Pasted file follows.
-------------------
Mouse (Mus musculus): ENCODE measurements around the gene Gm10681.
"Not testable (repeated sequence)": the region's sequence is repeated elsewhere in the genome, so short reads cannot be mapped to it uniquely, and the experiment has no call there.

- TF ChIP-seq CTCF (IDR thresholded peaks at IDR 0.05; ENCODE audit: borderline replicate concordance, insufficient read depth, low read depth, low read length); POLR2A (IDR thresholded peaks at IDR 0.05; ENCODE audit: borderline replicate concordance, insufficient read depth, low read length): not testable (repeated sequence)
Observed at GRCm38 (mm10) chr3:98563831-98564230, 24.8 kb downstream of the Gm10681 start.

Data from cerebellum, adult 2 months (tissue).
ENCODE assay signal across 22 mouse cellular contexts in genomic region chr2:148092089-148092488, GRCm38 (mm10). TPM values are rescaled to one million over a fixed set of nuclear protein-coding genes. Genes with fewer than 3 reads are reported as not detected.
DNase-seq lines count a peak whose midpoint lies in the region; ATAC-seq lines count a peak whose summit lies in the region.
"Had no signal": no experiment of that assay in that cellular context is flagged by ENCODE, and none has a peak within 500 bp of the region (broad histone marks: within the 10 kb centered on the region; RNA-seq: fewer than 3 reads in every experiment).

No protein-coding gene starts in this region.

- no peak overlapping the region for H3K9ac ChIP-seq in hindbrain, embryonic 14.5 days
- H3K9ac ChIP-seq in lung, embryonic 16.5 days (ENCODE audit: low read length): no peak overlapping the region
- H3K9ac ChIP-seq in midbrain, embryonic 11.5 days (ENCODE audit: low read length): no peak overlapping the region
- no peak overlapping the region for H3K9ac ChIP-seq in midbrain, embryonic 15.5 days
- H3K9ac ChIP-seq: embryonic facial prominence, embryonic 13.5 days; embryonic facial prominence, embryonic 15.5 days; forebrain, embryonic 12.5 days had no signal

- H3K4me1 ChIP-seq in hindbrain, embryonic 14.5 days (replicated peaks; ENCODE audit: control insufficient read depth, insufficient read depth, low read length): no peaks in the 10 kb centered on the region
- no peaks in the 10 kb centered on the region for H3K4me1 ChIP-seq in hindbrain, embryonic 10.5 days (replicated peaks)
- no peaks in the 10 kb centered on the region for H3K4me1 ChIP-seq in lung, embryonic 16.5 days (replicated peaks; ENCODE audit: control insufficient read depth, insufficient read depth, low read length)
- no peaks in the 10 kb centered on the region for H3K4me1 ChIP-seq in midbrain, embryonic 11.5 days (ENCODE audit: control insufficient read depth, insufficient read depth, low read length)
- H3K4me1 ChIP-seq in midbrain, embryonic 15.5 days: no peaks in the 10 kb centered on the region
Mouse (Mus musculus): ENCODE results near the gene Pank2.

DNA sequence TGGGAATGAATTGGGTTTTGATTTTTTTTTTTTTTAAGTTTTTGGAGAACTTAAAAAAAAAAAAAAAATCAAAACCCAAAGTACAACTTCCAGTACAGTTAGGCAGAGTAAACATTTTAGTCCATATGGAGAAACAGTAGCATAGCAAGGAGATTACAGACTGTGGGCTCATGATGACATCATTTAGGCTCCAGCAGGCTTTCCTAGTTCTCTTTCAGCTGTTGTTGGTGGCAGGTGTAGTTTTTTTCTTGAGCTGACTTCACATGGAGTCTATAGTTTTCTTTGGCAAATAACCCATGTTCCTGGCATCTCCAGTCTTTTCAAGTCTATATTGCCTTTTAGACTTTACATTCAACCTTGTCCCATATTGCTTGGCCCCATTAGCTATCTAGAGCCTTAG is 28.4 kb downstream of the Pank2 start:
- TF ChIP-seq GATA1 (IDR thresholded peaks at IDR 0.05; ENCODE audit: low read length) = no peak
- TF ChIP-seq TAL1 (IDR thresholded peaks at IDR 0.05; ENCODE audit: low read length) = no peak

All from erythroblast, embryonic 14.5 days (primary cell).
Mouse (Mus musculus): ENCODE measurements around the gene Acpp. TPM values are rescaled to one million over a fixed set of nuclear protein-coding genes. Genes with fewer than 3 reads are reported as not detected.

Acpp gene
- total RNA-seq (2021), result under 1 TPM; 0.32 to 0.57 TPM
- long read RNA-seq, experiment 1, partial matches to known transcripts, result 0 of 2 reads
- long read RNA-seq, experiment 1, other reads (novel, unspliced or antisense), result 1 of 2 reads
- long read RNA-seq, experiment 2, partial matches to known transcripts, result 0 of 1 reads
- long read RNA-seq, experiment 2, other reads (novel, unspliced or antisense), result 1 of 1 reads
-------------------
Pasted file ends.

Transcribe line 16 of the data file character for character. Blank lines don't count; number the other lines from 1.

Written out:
- no peaks in the 10 kb centered on the region for H3K4me1 ChIP-seq in hindbrain, embryonic 10.5 days (replicated peaks)